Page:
| Fred Chang|
|Alma mater||University of Oregon, University of California (San Diego)|
|Interests|| • cyber security|
Former Director of Research at the National Security Agency.
Frederick "Fred" R. Chang is a former Director of Research at the National Security Agency and Chair of the Computer Science Department in the Lyle School of Engineering at Southern Methodist University (SMU).
Per 2021, he is Co-Chair of the Intelligence Community Studies Board of the National Academies of Sciences, Engineering and Medicine and he is also a member of the Army Research Laboratory Technical Assessment Board of the National Academies. He was also a member of the Commission on Cybersecurity under Barack Obama.
“There is more danger than there used to be, than most people think,”... there are too many hackers and not enough cybersecurity specialists to stem the tide.” Chang suggests that there is a need for more than 200,000 cybersecurity experts in the U.S. and an estimated one million worldwide.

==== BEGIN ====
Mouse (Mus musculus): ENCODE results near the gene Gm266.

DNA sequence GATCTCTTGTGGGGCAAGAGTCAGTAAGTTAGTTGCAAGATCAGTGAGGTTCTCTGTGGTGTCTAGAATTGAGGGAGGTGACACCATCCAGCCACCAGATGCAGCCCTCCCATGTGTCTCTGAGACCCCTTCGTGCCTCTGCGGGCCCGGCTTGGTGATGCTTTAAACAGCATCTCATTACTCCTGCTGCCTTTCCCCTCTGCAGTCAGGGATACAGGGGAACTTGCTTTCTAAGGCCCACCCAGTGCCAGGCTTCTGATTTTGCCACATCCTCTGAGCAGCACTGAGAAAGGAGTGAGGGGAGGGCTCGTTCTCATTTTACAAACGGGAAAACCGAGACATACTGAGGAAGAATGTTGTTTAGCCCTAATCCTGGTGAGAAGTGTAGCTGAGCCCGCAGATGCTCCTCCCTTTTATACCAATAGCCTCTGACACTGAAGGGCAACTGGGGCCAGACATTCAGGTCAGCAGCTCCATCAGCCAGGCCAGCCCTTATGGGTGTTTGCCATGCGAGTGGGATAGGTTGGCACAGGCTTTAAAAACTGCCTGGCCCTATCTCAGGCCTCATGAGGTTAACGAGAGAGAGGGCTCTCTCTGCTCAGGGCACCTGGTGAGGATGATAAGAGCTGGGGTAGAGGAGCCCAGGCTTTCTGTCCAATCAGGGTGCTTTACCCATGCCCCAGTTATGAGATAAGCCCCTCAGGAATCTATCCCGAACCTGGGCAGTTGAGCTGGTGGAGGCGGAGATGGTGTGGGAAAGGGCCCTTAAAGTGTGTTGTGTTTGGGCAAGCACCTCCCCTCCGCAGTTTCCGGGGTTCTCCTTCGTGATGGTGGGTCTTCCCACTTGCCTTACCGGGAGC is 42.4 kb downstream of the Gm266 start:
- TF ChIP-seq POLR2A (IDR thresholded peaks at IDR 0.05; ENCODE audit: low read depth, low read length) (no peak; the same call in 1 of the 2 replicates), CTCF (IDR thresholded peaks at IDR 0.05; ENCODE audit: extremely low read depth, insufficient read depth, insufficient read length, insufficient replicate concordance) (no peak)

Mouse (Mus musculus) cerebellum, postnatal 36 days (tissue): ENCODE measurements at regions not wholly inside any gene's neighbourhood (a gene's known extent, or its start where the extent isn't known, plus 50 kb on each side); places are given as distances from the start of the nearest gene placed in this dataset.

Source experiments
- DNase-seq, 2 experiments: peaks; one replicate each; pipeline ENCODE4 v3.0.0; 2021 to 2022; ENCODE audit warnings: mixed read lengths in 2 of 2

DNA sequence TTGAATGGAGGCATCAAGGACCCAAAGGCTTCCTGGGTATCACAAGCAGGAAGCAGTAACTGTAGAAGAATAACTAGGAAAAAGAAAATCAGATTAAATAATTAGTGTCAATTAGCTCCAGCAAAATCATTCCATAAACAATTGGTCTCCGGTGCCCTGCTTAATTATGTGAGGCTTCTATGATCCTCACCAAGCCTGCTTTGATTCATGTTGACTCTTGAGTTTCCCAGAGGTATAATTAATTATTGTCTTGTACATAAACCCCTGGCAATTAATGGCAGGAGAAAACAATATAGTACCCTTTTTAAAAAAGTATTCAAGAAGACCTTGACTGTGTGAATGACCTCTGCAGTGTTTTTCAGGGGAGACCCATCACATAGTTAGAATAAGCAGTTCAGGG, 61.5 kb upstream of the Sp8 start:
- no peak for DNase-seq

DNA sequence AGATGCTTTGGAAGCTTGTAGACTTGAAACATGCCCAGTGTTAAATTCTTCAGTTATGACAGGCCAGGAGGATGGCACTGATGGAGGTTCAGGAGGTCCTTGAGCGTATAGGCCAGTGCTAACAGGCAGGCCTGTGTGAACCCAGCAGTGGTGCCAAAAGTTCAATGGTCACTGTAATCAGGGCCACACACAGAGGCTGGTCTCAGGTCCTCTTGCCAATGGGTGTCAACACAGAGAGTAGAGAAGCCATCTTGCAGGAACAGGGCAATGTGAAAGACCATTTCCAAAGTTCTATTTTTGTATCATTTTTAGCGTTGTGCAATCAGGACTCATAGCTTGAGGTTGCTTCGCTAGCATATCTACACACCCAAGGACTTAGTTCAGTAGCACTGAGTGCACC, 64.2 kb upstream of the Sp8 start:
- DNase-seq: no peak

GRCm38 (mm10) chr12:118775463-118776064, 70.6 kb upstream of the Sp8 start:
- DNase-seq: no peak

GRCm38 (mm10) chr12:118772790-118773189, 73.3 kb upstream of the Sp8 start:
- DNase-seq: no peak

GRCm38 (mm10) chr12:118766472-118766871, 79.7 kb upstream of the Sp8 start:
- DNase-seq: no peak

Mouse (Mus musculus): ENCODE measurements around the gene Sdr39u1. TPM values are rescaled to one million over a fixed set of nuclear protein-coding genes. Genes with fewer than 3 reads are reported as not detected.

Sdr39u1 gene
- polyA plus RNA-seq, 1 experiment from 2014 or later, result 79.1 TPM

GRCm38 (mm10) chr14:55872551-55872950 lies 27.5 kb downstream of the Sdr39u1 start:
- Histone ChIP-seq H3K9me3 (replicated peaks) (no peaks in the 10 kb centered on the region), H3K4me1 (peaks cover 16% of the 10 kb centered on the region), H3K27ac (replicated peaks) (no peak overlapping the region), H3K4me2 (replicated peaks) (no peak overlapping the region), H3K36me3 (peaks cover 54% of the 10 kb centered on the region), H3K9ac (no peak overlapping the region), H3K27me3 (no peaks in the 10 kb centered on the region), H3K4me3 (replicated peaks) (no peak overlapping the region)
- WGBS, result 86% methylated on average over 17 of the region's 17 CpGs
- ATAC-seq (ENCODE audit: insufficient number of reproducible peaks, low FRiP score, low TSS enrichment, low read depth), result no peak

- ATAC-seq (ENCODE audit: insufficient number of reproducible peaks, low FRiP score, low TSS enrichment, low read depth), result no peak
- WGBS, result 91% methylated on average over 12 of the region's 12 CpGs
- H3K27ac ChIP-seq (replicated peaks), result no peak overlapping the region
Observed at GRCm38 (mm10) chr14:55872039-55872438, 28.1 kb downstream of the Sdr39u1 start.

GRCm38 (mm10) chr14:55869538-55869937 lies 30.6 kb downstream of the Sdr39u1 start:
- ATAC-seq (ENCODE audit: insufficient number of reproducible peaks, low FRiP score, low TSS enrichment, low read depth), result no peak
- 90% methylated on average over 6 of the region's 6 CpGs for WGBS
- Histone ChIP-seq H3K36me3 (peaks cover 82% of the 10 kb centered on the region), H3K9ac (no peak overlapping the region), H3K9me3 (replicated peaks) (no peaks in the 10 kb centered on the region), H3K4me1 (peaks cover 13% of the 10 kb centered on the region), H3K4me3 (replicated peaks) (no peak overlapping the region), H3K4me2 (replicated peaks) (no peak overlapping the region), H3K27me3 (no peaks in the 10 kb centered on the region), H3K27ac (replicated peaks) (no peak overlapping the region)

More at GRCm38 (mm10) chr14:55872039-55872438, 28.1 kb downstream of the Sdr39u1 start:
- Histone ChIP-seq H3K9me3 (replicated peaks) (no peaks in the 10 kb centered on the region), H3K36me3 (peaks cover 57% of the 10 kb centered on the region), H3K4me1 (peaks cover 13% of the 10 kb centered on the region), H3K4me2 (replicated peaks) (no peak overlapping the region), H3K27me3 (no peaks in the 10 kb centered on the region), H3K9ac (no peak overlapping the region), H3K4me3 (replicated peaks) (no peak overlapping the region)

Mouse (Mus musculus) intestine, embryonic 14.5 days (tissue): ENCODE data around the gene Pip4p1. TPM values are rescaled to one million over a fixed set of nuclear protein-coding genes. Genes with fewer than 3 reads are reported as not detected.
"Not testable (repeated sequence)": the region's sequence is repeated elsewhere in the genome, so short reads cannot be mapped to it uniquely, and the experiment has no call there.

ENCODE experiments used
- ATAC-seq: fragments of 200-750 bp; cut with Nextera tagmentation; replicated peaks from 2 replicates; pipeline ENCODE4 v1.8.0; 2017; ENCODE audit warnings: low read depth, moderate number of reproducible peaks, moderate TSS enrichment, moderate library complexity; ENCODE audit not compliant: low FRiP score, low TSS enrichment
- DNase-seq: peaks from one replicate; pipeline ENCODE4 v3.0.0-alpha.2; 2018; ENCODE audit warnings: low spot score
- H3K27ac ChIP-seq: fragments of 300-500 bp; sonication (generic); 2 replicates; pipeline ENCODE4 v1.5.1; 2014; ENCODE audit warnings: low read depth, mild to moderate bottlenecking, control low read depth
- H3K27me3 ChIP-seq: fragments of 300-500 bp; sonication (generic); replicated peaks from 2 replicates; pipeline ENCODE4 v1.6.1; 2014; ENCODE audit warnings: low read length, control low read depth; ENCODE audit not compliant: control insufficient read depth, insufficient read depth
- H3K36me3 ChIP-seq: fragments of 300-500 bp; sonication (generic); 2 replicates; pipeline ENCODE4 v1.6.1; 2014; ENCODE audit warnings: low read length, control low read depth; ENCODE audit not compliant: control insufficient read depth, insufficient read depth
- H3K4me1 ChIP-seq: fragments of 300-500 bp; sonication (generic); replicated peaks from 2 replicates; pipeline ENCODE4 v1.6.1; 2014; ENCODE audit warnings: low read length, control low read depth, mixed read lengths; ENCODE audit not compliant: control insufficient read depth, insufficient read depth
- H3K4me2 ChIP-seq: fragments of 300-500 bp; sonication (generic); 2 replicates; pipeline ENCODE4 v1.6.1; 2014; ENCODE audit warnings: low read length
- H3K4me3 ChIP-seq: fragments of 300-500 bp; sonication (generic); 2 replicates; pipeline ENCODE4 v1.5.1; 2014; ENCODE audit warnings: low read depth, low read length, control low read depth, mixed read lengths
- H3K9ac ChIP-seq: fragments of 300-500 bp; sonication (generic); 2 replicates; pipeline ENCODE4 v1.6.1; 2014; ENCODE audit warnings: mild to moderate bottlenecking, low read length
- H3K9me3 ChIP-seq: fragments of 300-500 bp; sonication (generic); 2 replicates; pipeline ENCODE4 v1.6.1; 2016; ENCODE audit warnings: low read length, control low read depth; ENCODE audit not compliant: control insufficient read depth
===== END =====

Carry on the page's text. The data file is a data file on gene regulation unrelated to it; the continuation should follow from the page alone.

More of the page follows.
Chang received his B.A. degree from the University of California, San Diego in 1977 and his M.A. and Ph.D. degrees from the University of Oregon. He has also completed the Program for Senior Executives at the Sloan School of Management at the Massachusetts Institute of Technology. 
He began his professional career at Bell Laboratories, and has changed between the public and private sector.
He has been Associate Dean in the College of Natural Sciences and Director of the Center for Information Assurance and Security at the University of Texas at Austin. He is the former Director of Research at the National Security Agency.
In the private sector he was most recently the President and Chief Operating Officer of 21CT Inc., an advanced intelligence analytics solutions company. Earlier, he was with SBC Communications where he held a variety of executive positions.
He is the Founding Director of the Darwin Deason Institute for Cyber Security and is a Senior Fellow in the John Goodwin Tower Center for Public Policy and International Affairs in SMU’s Dedman College.
He is the lead inventor on two U.S. patents and has appeared before Congress as a cybersecurity expert witness on multiple occasions.
He has been awarded the National Security Agency Director’s Distinguished Service Medal.